Dr. Herman challenges myth after myth: that people can heroically resist coercion and degradation -- most of us can't; that the capacity to form strong attachments is permanently destroyed under the most diabolical conditions -- it isn't (people can and do recover). And she disposes of the assertion that Freud's own retreat from the reality of incest early in his career proves that the psychoanalytic process is worthless.

Dr. Herman herself stands on Freud's shoulders to address some of the major criticism that feminists have raised about his views of women. She also goes beyond Freud in delineating the psychological consequences of "extreme trauma," such as rape and incest, and in describing the recovery or healing process. In a style that is level-headed and low-key, Dr. Herman acknowledges that yes, Freud did fail his patients when he denied the reality of childhood abuse, incest especially. However, as she says, "Freud's rival Janet [Pierre Janet (1859-1947), French psychologist and neurologist], who never abandoned his traumatic theory of hysteria and who never retreated from his hysterical patients, lived to see his work forgotten and his ideas neglected."

Dr. Herman argues, correctly, that the "systematic study of psychological trauma . . . depends on the support of a political movement. . . . In the absence of strong political movements for human rights, the active process of bearing witness inevitably gives way to the active process of forgetting." Without such a movement, "Freud's discovery [of incest/childhood abuse] could not gain acceptance." Even today, supported by a feminist movement (albeit one under permanent siege) and a worldwide human rights movement, Dr. Herman knows that "to speak publicly about one's knowledge of atrocities is to invite the stigma that attaches to victims" and to risk being subjected to a kind of "professional isolation."

In "Trauma and Recovery," Dr. Herman models a new vision of therapy and of human relationships, one in which we are called upon to "bear witness to a crime" and to "affirm a position of solidarity with the victim." Dr. Herman's ideal therapist cannot be morally neutral but must make a collaborative commitment, and enter into an "existential engagement" with the traumatized. Such a therapist must listen, really listen, solemnly and without haste, to the factual and emotional details of atrocities, without flight or denial, without blaming the victim, identifying with the aggressor, or becoming a detective who "diagnoses" ritual or Satanic abuse after a single session, as some have been doing lately, and without "using her power over the patient to gratify her personal needs." While the love and understanding of relatives, friends and political movements are necessary, they are not substitutes for the hard psychological work that victims must also undertake with the assistance of trained, grass-roots professionals; in fact, enlightened professionals like Dr. Herman cannot themselves undertake this work without a strong support system of their own.

The book is almost -- but not exactly -- perfect. For example, I would have liked a more thorough analysis of female violence, denial and complicity with the status quo. Also, while I understand and am persuaded by the reasons for Dr. Herman's proposal of a new official diagnostic category ("complex post-traumatic stress disorder"), I would prefer moral outrage and political and legal action rather than a system of medical diagnosis to prevail over evil.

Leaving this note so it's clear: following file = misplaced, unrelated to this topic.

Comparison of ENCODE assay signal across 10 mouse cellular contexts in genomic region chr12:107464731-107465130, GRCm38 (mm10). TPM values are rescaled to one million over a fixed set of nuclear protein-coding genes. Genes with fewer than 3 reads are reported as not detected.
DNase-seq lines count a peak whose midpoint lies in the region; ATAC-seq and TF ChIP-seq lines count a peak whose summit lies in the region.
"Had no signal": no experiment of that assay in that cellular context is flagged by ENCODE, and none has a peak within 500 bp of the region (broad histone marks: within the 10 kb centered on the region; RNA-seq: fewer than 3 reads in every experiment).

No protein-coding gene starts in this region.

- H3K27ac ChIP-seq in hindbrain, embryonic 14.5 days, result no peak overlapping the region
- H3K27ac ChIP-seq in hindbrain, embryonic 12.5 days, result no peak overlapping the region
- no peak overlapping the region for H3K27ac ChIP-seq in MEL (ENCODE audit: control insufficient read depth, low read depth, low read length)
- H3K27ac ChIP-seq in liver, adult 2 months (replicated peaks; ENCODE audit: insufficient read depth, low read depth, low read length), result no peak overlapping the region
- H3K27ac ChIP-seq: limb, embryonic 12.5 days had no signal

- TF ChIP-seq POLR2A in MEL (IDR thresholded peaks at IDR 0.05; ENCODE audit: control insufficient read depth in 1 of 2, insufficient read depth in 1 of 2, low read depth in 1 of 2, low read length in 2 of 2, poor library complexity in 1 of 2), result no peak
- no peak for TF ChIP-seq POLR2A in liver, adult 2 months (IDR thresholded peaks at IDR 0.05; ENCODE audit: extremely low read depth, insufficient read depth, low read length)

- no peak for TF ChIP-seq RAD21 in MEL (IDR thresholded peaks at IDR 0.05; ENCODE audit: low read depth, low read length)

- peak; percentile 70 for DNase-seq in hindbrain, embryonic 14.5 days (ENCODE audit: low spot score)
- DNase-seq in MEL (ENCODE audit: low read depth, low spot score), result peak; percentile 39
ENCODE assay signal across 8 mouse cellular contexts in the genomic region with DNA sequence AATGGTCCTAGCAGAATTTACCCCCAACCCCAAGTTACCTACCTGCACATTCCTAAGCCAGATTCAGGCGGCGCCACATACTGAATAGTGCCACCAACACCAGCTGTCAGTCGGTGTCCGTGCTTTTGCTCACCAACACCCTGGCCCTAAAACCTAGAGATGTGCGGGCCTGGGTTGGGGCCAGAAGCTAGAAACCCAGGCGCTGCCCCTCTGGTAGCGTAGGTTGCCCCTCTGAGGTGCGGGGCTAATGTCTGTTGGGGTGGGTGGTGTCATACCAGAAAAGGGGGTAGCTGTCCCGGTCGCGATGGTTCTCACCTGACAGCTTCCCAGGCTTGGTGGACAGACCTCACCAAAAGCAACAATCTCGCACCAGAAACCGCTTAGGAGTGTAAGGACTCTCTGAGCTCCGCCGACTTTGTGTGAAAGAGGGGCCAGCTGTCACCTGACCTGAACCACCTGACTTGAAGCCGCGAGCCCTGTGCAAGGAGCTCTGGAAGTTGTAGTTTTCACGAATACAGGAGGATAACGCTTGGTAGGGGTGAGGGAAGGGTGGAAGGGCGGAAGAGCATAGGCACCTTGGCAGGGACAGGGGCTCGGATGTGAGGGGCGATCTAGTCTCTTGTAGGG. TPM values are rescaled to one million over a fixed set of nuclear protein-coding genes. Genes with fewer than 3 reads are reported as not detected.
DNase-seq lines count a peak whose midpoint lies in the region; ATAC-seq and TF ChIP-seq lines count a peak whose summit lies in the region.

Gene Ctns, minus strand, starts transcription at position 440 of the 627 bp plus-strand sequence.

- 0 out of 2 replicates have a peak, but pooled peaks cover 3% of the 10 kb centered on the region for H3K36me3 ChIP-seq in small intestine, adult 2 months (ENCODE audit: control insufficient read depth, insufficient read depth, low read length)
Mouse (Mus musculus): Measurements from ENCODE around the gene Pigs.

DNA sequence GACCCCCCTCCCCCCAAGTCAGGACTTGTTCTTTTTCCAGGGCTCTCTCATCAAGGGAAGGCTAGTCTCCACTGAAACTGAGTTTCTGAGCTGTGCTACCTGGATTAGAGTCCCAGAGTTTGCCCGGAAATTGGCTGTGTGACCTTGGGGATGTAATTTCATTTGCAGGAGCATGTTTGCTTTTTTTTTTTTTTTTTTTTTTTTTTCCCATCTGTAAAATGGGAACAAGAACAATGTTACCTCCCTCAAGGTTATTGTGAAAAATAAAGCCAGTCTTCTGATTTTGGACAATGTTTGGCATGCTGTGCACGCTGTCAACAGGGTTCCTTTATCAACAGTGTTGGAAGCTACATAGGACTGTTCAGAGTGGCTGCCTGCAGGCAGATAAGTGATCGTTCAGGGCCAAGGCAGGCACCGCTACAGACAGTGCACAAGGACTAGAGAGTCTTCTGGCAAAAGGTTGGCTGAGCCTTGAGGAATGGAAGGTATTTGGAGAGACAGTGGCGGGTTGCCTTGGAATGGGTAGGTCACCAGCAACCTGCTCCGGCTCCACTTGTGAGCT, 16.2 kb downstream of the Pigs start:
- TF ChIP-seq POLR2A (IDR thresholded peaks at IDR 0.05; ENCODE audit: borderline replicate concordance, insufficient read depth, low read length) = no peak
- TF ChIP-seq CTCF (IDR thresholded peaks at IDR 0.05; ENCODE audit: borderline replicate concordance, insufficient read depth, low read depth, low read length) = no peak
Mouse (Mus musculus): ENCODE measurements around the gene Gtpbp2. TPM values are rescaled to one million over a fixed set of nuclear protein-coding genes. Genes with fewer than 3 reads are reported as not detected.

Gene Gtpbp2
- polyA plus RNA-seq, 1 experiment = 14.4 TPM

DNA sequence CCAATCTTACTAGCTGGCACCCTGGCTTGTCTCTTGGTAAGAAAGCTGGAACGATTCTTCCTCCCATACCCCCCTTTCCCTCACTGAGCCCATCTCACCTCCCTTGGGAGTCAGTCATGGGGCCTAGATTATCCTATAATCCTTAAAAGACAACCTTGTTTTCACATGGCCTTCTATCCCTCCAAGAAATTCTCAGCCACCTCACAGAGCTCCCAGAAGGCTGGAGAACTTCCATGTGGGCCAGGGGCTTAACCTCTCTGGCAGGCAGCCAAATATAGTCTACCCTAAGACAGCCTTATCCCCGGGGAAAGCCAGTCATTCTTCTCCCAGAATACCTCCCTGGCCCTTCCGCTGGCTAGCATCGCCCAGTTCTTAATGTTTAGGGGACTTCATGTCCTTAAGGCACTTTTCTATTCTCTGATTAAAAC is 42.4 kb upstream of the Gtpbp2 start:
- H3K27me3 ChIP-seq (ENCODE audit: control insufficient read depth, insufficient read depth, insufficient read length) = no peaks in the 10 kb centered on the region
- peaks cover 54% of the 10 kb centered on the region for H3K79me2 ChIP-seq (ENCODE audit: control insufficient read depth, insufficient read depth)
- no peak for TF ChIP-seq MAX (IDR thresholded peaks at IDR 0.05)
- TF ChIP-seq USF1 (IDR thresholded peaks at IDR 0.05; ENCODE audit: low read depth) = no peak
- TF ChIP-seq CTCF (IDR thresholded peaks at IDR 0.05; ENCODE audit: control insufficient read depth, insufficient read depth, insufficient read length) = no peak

What, then, is Dr. Herman's view of recovery? The author knows that women and men heal best by discovering "some meaning in their experience that transcends the limits of personal tragedy" and "by joining with others in social action." The recovered victim or survivor "recognizes that to some degree, everyone is a prisoner of the past. . . . Commonality with other people carries with it all the meanings of the word common.

It means belonging to a society, having a public role, being part of that which is universal. It means having a feeling of familiarity, of being known, of communion. It means taking part in . . . the everyday. It also carries with it a feeling of smallness, of insignificance, a sense that one's own troubles are 'as a drop of rain in the sea.' The survivor who has achieved commonality with others can rest from her labors. Her recovery is accomplished; all that remains before her is her life."

Fifty years ago, Virginia Woolf wrote that "the public and private worlds are inseparably connected . . . the tyrannies and servilities of one are the tyrannies and servilities of the other." It is now apparent also that the traumas of one are the traumas of the other. The hysteria of women and the combat neurosis of men are one. Recognizing the commonality of affliction may even make it possible at times to transcend the immense gulf that separates the public sphere of war and politics -- the world of men -- and the private sphere of domestic life -- the world of women. . . .

But history teaches us that this knowledge could also disappear. Without the context of a political movement, it has never been possible to advance the study of psychological trauma. The fate of this field of knowledge depends upon the fate of the same political movement that has inspired and sustained it over the last century. In the late 19th century the goal of that movement was the establishment of secular democracy. In the early 20th century its goal was the abolition of war. In the late 20th century its goal was the liberation of women. All of these goals remain. All are, in the end, inseparably connected. --

From "Trauma and Recovery."